Wednesday, June 28, 2006

Power and Self-Restraint

In Taming American Power, which I first mentioned here, Stephen M. Walt treats American primacy as a national asset to be guarded so that it can be used judiciously to promote order in the international system. Self-restraint is one of the virtues that Walt promotes as a means of preserving the United States' influence in the world. This passage (from page 227) describes what might have been the fruits of a more restrained policy with respect to Iraq:

The benefits of self-restraint can be demonstrated by considering how much the United States would have gained had it followed this approach toward Saddam Hussein’s Iraq. Had the Bush administration rejected preventive war in Iraq in March 2003, and chosen instead to continue the UN-mandated inspections process that was then underway, it would have scored a resounding diplomatic victory. The Bush team could have claimed--correctly--that the threat of U.S. military action had forced Saddam Hussein to resume inspections under new and more intrusive procedures. The UN inspectors would have determined that Iraq didn’t have any WMD after all. There was no reason for Bush and Company to rush to war, because Iraq’s decaying military capabilities were already contained and Saddam was incapable of aggressive action as long as the inspectors were on Iraqi soil. If Saddam had balked after a few months, then international support for his ouster would have been much easier to obtain, and in the meantime, the United States would have shown the world that it preferred to use force only as a last resort. This course would have kept Iraq isolated, kept the rest of the world on America’s side, undermined Osama bin Laden’s claim that the United States sought to dominate the Islamic world–and, incidentally, allowed the United States to focus its energies and attention on defeating al Qaeda. Even more important, this policy of “self-restraint” would have avoided war, thereby saving billions of dollars and thousands of lives, and keeping the United States out of the quagmire in which it became engulfed. The Bush team had all these benefits in its hands and squandered them by rushing headlong into war. Instead of demonstrating that U.S. primacy would be used with wisdom and restraint, they gave the rest of the world ample reason to worry about the asymmetry of power in Washington’s hands. Repairing the damage could take decades.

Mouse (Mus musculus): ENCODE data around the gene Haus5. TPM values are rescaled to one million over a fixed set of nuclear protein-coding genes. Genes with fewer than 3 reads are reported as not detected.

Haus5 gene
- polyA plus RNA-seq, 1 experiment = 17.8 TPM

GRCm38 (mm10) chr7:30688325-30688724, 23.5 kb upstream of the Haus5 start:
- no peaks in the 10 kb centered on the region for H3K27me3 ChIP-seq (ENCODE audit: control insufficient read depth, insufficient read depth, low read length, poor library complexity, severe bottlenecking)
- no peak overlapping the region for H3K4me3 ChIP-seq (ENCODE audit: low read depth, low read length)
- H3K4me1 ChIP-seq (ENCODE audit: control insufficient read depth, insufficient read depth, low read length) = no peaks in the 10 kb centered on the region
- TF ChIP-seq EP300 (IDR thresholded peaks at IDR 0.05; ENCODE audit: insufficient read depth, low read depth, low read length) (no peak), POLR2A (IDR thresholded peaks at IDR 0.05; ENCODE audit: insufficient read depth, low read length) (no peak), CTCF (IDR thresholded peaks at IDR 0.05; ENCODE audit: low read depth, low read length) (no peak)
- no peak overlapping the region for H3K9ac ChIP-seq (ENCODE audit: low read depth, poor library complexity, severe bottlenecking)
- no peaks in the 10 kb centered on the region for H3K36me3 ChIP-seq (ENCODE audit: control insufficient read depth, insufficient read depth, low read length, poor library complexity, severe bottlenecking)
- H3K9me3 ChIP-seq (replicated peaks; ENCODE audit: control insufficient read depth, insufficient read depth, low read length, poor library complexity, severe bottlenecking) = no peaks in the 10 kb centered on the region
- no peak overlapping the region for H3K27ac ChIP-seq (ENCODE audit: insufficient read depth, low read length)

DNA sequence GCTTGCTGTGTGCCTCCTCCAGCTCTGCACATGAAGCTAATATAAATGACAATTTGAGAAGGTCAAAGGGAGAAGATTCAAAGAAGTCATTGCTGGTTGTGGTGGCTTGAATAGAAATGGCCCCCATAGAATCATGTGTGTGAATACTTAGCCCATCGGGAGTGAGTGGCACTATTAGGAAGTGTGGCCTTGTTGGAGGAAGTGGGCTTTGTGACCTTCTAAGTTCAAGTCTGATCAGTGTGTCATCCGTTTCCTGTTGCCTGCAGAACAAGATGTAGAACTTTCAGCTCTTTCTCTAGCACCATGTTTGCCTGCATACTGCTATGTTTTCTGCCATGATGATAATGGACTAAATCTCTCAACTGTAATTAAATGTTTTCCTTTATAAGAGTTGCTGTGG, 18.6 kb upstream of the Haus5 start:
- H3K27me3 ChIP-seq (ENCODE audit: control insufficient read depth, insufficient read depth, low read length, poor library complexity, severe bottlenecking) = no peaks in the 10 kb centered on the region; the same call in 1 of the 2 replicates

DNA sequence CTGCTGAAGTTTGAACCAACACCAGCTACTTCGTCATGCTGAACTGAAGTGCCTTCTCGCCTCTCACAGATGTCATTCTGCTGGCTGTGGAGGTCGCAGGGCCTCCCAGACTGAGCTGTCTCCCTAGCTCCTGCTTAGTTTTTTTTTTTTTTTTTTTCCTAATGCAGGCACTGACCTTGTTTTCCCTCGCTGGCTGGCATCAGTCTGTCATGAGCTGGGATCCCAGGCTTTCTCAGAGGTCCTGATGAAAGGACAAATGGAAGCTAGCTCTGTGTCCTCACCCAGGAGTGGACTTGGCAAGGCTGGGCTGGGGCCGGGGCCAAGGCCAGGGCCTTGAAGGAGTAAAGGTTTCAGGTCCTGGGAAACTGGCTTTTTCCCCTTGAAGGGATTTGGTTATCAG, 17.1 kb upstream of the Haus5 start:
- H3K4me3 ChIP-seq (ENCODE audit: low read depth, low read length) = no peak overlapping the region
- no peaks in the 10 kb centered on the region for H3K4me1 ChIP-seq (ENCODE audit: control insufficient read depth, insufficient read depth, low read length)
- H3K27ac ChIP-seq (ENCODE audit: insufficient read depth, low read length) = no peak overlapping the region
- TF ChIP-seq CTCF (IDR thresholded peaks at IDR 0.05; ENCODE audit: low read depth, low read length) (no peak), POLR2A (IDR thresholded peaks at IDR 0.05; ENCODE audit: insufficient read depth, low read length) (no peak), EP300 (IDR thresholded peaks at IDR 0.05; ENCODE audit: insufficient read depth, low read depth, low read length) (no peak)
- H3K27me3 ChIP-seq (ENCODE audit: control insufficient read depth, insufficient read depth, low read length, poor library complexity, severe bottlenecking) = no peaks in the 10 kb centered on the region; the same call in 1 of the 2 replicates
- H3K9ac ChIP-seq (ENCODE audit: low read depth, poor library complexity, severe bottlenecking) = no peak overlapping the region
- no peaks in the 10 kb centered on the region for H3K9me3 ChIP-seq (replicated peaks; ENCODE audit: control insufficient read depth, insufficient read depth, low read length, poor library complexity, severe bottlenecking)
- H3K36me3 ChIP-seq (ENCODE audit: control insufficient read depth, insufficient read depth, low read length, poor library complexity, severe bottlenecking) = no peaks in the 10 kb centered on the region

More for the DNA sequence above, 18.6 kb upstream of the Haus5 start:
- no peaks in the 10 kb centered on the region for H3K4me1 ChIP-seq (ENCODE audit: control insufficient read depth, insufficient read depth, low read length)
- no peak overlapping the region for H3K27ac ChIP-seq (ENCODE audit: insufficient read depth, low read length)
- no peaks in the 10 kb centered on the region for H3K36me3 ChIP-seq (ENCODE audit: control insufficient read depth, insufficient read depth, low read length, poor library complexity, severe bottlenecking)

Walt, remember, is a realist and realists have a healthy respect for the role of power in international politics. It is, however, a very different understanding of power and its misuses from the one held by neoconservatives.

Incidentally, having recently finished Taming American Power, I recommend it unequivocally.